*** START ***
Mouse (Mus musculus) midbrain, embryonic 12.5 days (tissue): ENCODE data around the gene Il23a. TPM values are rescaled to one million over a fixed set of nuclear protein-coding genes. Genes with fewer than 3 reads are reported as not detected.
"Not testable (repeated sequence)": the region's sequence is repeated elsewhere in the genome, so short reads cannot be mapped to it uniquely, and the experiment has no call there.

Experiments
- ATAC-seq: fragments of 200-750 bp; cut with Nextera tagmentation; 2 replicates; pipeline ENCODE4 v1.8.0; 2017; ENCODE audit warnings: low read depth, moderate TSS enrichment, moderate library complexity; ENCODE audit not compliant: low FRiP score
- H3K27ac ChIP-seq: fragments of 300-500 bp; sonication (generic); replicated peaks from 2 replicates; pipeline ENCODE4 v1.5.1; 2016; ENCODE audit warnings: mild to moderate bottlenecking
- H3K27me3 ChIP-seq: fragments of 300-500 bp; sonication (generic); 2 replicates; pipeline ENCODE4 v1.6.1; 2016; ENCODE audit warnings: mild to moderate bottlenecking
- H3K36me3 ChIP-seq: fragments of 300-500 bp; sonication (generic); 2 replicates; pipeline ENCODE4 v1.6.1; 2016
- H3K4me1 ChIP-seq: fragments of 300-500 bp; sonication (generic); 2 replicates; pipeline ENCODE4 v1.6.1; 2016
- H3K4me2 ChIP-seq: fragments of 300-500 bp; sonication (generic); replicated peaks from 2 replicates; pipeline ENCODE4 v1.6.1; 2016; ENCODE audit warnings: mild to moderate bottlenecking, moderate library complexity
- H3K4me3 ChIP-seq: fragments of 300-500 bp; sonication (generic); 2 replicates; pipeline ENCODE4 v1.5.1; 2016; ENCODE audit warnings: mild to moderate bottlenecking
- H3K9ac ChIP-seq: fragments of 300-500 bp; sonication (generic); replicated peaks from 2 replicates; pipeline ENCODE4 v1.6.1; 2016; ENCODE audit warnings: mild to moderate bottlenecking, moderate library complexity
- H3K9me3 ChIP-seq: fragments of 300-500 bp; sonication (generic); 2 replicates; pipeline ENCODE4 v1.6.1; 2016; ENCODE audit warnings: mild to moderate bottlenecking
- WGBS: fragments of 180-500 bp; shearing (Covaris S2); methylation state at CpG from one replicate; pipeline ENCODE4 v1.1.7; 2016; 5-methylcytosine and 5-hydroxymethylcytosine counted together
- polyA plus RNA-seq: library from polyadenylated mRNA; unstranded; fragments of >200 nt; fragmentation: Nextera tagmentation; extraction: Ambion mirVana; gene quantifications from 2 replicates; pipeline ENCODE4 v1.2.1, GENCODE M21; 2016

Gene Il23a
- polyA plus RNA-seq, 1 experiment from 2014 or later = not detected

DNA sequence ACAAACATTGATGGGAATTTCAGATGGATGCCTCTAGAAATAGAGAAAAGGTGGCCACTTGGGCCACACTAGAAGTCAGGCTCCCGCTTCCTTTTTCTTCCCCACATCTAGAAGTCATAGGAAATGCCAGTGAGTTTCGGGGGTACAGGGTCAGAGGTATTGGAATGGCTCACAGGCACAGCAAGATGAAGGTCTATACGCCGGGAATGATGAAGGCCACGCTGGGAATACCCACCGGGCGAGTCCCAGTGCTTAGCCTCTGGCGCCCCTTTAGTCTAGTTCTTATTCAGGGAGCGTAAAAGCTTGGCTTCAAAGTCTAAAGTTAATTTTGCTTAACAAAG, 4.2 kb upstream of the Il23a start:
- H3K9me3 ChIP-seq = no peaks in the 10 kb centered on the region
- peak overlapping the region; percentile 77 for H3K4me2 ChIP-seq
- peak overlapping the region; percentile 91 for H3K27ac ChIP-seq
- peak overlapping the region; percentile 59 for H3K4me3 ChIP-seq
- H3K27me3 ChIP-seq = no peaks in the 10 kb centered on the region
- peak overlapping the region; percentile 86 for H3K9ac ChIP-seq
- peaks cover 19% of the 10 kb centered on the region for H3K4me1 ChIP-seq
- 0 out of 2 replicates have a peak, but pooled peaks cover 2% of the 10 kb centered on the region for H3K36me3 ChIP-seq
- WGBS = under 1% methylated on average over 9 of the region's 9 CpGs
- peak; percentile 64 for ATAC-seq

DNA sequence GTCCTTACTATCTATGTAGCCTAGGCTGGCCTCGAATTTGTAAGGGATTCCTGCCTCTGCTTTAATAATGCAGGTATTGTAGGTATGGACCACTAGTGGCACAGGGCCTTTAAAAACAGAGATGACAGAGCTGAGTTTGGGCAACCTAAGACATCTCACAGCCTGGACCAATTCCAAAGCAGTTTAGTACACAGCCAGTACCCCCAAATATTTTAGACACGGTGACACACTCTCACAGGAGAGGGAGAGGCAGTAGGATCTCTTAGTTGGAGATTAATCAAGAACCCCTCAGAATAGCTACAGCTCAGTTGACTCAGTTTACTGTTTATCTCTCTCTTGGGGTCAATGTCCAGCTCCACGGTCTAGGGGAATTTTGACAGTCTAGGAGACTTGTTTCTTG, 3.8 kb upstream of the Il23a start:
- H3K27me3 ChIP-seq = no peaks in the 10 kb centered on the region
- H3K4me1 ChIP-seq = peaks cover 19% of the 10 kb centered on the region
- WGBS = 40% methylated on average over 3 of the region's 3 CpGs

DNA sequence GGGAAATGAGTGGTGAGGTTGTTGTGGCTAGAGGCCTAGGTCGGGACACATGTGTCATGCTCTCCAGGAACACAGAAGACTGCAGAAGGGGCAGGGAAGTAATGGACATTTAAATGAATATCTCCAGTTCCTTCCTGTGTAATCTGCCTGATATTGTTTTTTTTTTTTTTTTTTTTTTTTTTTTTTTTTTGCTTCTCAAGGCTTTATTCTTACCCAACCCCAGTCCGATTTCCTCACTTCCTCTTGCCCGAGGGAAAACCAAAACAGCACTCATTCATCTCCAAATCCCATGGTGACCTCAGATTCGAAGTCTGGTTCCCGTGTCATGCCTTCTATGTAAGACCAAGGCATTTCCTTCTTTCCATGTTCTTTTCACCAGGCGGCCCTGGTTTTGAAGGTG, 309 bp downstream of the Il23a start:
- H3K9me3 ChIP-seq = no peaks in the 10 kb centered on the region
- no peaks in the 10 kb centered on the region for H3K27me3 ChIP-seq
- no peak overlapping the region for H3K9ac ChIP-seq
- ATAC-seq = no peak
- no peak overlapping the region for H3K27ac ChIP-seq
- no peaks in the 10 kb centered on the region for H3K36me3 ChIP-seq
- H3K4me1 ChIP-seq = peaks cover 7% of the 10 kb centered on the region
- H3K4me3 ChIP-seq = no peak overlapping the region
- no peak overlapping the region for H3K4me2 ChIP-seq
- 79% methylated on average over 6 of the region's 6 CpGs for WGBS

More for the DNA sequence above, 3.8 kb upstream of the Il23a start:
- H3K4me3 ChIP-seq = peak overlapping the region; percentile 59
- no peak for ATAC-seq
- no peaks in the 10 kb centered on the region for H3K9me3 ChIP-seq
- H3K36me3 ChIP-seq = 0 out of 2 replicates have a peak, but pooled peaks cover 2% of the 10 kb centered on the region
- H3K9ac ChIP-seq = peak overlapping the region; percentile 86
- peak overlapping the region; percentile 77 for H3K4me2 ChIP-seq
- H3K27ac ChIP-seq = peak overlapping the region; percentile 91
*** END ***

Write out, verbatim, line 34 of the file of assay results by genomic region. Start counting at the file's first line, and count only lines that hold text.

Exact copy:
- no peaks in the 10 kb centered on the region for H3K27me3 ChIP-seq